Matano Y, et al. (2013) Simultaneous improvement of saccharification and ethanol production from crystalline cellulose by alleviation of irreversible adsorption of cellulase with a cell surface-engineered yeast strain. Appl Microbiol Biotechnol 97(5):2231-7
Abstract: Enzymatic hydrolysis of cellulosic material is an essential step in the bioethanol production process. However, complete cellulose hydrolysis by cellulase is difficult due to the irreversible adsorption of cellulase onto cellulose. Thus, part of the cellulose remains in crystalline form after hydrolysis. In this study, after 96-h hydrolysis of Avicel crystalline cellulose, 47.1 % of the cellulase was adsorbed on the cellulose surface with 10.8 % crystalline cellulose remaining. In simultaneous saccharification and fermentation of 100 g/L Avicel with 1.0 filter paper unit/mL cellulase, a wild-type yeast strain produced 44.7 g/L ethanol after 96 h. The yield of ethanol was 79.7 % of the theoretical yield. On the other hand, a recombinant yeast strain displaying various cellulases, such as beta-glucosidase, cellobiohydrolase, and endoglucanase, produced 48.9 g/L ethanol, which corresponds to 87.3 % of the theoretical yield. Higher ethanol production appears to be attributable to higher efficiency of cellulase displayed on the cell surface. These results suggest that cellulases displayed on the yeast cell surface improve hydrolysis of Avicel crystalline cellulose. Indeed, after the 96-h simultaneous saccharification and fermentation using the cellulase-displaying yeast, the amount of residual cellulose was 1.5 g/L, one quarter of the cellulose remaining using the wild-type strain, a result of the alleviation of irreversible adsorption of cellulases on the crystalline cellulose.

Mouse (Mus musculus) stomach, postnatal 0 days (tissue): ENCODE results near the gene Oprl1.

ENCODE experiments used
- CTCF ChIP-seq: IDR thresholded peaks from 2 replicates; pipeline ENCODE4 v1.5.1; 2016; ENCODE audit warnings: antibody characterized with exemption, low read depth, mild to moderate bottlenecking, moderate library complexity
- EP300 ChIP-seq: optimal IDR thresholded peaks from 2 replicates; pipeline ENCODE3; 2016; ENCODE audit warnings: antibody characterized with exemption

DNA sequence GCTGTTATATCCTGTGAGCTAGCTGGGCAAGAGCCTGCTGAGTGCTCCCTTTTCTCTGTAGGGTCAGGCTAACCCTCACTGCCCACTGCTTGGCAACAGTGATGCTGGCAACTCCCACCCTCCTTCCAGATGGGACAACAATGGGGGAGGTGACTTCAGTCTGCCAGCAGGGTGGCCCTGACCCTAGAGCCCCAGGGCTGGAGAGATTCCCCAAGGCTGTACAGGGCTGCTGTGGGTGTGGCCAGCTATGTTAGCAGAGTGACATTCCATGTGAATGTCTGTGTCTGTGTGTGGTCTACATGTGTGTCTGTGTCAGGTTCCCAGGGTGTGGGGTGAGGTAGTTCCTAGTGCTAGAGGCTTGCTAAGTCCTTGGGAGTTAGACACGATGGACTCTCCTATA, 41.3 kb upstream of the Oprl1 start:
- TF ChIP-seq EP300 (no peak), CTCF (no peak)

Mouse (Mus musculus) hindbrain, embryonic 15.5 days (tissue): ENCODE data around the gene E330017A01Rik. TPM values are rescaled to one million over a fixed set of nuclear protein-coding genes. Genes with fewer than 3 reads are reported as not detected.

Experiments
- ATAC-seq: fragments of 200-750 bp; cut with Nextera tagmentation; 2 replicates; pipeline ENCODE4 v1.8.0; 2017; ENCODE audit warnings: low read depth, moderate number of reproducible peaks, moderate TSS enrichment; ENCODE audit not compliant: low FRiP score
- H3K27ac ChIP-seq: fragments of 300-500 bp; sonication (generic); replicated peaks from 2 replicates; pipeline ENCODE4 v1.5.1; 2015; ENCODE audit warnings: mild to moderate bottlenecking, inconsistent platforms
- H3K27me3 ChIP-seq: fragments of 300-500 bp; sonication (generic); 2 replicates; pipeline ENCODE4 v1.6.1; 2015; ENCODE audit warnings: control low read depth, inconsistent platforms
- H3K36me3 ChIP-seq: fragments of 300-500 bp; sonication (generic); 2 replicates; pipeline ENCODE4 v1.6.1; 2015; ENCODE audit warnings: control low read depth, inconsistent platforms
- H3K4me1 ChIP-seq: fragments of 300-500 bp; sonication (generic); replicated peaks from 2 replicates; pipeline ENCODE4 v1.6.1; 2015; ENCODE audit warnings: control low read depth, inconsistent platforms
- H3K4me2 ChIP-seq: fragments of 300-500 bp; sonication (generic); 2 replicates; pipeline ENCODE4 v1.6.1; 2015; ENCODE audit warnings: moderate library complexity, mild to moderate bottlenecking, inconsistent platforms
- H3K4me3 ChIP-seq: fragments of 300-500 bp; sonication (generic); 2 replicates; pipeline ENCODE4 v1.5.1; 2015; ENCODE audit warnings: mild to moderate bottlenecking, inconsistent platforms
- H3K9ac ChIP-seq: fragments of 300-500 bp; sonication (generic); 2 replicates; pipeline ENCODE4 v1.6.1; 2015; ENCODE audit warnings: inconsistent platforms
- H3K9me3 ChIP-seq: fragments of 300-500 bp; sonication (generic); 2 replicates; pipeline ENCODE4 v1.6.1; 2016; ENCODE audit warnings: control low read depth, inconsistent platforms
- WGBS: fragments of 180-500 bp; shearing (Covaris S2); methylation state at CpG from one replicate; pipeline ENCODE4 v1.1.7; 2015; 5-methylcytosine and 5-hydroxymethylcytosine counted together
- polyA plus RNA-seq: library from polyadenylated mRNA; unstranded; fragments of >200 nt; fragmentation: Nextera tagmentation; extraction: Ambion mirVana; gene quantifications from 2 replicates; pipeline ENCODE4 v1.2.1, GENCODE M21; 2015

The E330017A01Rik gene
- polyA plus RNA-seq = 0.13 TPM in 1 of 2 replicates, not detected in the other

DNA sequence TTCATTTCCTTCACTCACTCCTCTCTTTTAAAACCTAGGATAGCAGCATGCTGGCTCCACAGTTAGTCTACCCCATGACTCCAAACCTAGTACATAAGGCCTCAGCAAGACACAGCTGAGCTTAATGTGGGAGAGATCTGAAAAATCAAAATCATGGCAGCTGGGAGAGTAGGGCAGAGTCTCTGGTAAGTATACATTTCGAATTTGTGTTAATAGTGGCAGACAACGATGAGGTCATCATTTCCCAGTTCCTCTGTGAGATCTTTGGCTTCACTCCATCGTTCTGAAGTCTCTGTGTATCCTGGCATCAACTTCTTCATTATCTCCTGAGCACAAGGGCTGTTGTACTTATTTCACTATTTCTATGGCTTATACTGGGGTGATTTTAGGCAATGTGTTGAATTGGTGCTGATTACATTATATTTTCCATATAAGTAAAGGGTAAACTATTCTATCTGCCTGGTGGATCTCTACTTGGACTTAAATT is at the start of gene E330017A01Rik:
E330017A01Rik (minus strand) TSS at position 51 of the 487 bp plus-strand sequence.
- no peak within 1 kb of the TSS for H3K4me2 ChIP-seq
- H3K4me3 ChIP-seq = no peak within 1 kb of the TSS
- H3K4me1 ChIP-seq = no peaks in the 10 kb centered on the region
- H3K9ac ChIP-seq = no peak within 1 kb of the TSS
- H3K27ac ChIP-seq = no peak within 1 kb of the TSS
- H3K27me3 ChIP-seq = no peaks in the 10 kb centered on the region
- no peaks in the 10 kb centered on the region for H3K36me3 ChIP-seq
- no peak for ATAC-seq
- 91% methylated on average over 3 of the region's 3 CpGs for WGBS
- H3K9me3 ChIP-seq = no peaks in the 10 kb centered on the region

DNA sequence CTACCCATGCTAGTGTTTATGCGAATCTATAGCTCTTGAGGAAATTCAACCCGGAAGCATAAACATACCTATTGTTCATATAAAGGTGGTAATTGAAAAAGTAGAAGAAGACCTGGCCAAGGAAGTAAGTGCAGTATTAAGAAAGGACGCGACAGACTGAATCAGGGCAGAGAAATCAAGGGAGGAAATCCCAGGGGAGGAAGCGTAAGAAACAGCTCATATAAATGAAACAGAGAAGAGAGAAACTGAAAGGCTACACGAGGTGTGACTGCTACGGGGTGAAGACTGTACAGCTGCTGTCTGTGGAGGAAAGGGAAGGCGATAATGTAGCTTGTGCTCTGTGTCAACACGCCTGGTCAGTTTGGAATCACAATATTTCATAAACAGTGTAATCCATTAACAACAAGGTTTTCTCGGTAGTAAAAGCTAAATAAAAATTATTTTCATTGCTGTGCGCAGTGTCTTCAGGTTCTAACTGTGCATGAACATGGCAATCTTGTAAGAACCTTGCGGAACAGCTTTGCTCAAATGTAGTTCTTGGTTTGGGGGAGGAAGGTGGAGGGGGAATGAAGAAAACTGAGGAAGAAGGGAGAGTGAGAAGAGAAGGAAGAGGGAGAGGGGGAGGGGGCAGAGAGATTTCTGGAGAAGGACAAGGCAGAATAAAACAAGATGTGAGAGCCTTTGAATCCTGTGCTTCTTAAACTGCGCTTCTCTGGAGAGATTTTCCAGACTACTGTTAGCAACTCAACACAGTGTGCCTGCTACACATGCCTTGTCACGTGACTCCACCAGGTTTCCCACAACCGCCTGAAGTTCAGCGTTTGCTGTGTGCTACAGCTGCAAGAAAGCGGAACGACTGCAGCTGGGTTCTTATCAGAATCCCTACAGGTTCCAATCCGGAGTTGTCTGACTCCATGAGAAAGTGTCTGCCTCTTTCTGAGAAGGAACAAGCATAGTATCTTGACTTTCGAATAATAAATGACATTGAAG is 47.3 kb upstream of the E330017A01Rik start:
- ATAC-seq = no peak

|Status: Published||Type: Journal Article||PubMed ID: 23184221|